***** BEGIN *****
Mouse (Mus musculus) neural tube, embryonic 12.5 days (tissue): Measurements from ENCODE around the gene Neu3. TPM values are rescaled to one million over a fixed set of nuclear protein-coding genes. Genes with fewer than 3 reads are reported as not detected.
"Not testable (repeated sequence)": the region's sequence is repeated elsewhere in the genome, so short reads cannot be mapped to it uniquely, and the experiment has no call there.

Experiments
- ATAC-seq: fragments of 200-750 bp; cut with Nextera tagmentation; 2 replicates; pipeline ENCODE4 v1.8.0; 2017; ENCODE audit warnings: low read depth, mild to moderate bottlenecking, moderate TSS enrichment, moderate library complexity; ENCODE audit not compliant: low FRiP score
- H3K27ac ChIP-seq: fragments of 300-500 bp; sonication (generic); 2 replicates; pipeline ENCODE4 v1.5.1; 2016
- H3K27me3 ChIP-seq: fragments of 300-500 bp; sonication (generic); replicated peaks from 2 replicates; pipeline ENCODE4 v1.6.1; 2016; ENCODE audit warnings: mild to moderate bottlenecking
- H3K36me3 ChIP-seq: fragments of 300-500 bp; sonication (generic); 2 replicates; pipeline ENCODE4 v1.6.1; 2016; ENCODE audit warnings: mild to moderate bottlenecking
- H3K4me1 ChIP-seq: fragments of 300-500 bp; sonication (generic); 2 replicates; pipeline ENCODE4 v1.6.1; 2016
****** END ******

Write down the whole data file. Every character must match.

Mouse (Mus musculus) neural tube, embryonic 12.5 days (tissue): Measurements from ENCODE around the gene Neu3. TPM values are rescaled to one million over a fixed set of nuclear protein-coding genes. Genes with fewer than 3 reads are reported as not detected.
"Not testable (repeated sequence)": the region's sequence is repeated elsewhere in the genome, so short reads cannot be mapped to it uniquely, and the experiment has no call there.

Experiments
- ATAC-seq: fragments of 200-750 bp; cut with Nextera tagmentation; 2 replicates; pipeline ENCODE4 v1.8.0; 2017; ENCODE audit warnings: low read depth, mild to moderate bottlenecking, moderate TSS enrichment, moderate library complexity; ENCODE audit not compliant: low FRiP score
- H3K27ac ChIP-seq: fragments of 300-500 bp; sonication (generic); 2 replicates; pipeline ENCODE4 v1.5.1; 2016
- H3K27me3 ChIP-seq: fragments of 300-500 bp; sonication (generic); replicated peaks from 2 replicates; pipeline ENCODE4 v1.6.1; 2016; ENCODE audit warnings: mild to moderate bottlenecking
- H3K36me3 ChIP-seq: fragments of 300-500 bp; sonication (generic); 2 replicates; pipeline ENCODE4 v1.6.1; 2016; ENCODE audit warnings: mild to moderate bottlenecking
- H3K4me1 ChIP-seq: fragments of 300-500 bp; sonication (generic); 2 replicates; pipeline ENCODE4 v1.6.1; 2016